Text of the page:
Characteristics of English Poets, from Chaucer to Shirley

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William Blackwood, 1885 - English poetry - 382 pages
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Page 212 - Coral is far more red than her lips' red: If snow be white, why then her breasts are dun; If hairs be wires, black wires grow on her head. I have seen roses damask'd, red and white, But no such roses see I in her cheeks; And in some perfumes is there more delight Than in the breath that from my mistress reeks. I love to hear her speak, yet well I know That music hath a far more pleasing sound...
Page 214 - When in the chronicle of wasted time I see descriptions of the fairest wights, And beauty making beautiful old rhyme, In praise of ladies dead, and lovely knights ; Then, in the blazon of sweet beauty's best, Of hand, of foot, of lip, of eye, of brow, I see their antique pen would have express'd Even such a beauty as you master now.
Page 310 - Haste me to know't, that I, with wings as swift As meditation or the thoughts of love, May sweep to my revenge.
Page 280 - Till thou applaud the deed. Come, seeling night, Scarf up the tender eye of pitiful day; And with thy bloody and invisible hand Cancel and tear to pieces that great bond Which keeps me pale! Light thickens; and the crow Makes wing to the rooky wood: Good things of day begin to droop and drowse; Whiles night's black agents to their preys do rouse.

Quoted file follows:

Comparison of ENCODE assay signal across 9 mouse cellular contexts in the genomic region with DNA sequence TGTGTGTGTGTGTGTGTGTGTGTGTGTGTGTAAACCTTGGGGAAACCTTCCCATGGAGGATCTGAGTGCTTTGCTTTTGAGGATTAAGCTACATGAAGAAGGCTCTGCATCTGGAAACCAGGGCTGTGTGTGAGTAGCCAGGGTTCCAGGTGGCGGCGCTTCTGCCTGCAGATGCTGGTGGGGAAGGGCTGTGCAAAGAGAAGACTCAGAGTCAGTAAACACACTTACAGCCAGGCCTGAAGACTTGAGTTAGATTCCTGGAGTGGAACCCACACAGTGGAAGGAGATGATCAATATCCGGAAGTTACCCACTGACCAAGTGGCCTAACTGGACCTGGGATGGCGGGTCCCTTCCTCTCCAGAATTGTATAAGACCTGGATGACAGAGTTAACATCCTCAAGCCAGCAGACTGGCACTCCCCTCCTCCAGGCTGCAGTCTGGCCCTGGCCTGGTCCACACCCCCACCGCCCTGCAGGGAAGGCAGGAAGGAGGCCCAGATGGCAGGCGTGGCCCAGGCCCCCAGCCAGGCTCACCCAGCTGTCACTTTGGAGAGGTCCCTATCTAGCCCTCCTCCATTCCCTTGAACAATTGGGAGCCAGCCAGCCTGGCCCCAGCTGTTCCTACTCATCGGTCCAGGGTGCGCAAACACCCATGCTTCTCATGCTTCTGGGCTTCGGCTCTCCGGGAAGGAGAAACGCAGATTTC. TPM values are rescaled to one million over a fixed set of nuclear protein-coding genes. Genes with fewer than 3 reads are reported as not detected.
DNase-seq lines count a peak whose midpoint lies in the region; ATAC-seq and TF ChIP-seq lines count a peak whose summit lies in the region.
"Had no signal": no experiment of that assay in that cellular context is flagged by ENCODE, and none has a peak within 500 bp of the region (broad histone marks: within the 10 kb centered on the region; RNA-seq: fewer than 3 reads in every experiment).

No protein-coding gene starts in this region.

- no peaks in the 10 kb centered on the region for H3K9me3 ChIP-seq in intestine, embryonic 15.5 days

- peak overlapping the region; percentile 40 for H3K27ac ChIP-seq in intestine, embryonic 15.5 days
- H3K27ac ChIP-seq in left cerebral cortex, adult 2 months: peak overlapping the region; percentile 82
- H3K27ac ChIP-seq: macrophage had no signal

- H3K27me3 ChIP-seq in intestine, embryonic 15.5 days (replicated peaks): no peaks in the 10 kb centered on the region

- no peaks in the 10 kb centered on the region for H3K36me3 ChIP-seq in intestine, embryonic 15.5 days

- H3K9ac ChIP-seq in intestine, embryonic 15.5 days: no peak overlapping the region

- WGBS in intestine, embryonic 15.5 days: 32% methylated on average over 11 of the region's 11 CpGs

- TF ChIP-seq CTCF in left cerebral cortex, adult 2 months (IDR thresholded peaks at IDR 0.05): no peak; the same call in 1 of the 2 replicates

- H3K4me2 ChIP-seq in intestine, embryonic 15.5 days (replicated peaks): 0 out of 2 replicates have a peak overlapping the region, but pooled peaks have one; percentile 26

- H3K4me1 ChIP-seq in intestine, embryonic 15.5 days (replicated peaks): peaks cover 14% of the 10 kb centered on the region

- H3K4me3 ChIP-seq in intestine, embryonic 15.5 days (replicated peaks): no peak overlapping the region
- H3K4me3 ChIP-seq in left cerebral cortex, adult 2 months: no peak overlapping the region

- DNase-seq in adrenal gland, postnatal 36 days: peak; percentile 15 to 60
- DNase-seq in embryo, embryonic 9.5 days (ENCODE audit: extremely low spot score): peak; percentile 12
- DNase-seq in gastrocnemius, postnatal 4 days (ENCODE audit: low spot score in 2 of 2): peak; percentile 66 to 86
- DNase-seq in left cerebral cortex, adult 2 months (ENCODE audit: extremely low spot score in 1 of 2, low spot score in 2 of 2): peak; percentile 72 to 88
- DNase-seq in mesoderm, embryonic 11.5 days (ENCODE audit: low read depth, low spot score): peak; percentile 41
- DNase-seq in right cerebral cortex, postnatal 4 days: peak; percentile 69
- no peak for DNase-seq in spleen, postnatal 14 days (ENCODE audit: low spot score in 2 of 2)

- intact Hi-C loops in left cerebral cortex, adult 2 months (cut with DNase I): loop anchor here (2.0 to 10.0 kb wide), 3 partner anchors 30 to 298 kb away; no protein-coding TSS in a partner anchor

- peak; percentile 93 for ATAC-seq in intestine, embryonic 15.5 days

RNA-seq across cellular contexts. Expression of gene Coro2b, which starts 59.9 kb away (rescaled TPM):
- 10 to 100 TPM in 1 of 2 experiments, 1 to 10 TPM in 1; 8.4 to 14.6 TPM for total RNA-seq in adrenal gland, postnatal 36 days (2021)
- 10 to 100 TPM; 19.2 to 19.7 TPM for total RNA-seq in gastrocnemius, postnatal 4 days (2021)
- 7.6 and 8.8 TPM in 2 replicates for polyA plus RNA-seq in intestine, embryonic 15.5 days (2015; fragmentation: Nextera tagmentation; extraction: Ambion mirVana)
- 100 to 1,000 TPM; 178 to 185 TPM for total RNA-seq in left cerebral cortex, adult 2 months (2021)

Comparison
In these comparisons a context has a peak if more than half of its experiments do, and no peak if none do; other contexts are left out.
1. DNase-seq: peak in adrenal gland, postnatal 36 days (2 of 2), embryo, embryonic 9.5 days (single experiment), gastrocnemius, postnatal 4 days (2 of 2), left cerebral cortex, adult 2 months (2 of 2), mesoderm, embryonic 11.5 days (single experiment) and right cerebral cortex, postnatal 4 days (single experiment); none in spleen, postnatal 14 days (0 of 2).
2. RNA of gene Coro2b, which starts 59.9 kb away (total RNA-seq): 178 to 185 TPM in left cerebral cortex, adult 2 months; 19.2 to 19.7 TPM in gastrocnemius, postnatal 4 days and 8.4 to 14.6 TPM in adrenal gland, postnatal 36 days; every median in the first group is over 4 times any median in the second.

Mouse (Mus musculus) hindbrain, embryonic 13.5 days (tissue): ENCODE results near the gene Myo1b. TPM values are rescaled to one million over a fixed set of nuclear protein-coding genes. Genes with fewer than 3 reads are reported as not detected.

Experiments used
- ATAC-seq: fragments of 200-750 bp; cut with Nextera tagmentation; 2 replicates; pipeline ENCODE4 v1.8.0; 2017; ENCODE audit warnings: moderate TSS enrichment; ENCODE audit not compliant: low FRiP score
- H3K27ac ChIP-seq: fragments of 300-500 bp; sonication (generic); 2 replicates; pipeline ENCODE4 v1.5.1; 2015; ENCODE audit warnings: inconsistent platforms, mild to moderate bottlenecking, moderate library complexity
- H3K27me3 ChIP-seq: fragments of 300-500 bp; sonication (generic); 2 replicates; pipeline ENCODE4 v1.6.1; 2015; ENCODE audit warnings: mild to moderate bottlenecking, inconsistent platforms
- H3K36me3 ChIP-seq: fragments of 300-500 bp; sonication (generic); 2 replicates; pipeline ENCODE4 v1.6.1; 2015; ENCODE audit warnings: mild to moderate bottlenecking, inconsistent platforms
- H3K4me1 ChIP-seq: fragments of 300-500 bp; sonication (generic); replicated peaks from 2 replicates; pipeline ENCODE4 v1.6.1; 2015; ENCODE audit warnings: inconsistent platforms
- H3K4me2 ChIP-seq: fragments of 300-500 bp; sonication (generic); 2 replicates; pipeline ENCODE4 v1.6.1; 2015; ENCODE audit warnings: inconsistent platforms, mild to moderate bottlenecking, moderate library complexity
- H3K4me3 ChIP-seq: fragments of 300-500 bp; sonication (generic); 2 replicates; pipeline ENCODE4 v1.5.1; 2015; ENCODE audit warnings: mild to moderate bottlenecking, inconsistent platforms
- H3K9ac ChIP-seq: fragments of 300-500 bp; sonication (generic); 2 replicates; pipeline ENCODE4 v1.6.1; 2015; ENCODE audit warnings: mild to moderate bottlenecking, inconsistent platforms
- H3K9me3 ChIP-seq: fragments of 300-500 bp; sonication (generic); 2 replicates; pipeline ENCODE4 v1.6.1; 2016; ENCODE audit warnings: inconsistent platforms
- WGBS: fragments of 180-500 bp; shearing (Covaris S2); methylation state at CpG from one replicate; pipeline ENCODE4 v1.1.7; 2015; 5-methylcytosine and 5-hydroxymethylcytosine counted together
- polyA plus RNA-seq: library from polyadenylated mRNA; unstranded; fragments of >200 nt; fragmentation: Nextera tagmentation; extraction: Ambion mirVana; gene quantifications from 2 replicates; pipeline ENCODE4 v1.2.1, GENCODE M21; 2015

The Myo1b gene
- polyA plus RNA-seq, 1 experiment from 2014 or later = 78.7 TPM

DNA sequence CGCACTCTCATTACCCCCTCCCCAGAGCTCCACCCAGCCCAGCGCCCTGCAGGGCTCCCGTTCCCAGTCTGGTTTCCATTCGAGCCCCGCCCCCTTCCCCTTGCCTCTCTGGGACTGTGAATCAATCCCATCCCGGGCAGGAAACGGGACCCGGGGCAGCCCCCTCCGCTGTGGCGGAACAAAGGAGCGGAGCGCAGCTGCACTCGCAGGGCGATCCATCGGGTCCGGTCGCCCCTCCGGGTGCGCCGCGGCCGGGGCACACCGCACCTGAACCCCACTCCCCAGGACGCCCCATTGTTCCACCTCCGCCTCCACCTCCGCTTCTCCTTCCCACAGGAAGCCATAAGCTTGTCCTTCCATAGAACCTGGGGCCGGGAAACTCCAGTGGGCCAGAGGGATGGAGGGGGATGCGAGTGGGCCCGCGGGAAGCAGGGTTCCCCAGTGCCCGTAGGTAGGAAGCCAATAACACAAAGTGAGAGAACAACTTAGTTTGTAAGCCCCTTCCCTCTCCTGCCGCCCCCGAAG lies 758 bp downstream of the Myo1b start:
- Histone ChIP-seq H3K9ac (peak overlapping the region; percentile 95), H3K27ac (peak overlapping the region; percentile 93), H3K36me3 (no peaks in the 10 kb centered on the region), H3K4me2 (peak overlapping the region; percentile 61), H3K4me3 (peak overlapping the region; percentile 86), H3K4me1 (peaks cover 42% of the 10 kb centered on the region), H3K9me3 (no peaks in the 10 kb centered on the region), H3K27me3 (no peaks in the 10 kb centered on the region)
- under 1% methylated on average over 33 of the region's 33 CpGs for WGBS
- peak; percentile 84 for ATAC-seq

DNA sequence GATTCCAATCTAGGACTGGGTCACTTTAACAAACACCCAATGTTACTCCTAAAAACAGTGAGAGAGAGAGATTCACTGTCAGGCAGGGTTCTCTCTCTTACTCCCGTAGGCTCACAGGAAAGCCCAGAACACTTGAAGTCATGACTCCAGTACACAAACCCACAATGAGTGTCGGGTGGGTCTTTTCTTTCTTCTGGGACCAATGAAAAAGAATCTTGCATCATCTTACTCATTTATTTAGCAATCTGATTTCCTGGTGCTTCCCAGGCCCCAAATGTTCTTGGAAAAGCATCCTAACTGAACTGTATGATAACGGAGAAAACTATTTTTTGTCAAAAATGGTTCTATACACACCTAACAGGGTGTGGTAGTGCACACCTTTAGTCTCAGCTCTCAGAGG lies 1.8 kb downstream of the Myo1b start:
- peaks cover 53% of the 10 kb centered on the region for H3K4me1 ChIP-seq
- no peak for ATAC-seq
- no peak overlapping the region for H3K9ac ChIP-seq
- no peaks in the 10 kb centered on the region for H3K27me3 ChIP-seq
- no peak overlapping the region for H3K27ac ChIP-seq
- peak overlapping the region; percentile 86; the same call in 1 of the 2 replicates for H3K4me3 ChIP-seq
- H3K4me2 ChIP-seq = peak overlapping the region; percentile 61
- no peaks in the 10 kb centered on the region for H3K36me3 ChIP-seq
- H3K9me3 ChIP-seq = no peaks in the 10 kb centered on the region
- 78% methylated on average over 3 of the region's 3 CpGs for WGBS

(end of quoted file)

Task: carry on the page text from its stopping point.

Page 396 - DESCARTES. The Method, Meditations, and Principles of Philosophy of Descartes. Translated from the Original French and Latin. With a New Introductory Essay, Historical and Critical, on the Cartesian Philosophy. By JOHN VEITCH, LL.D., Professor of Logic and Rhetoric in the University of Glasgow.
Page 216 - The warrant I have of your honourable disposition, not the worth of my untutor'd lines, makes it assured of acceptance. What I have done is yours; what I have to do is yours; being part in all I have, devoted yours.
Page 298 - Be not afeard ; the isle is full of noises, Sounds, and sweet airs, that give delight, and hurt not. Sometimes a thousand twangling instruments Will hum about mine ears ; and sometime voices, That, if I then had wak'd after long sleep, Will make me sleep again : and then, in dreaming, The clouds methought would open, and show riches Ready to drop upon me ; that, when I wak'd, I cried to dream again.
Page 316 - Go thy ways, old Jack ; die when thou wilt, if manhood, good manhood, be not forgot upon the face of the earth, then am I a shotten herring.
Page 318 - As proofs of holy writ. This may do something. The Moor already changes with my poison. Dangerous conceits are, in their natures, poisons, Which, at the first, are scarce found to distaste ; But, with a little act upon the blood, Burn like the mines of sulphur.
Page 210 - As the soul of Euphorbus was thought to live in Pythagoras, so the sweet witty soul of Ovid lives in mellifluous and honey-tongued Shakespeare ; witness his Venus and Adonis, his Lucrece, his sugared sonnets among his private friends, &c.

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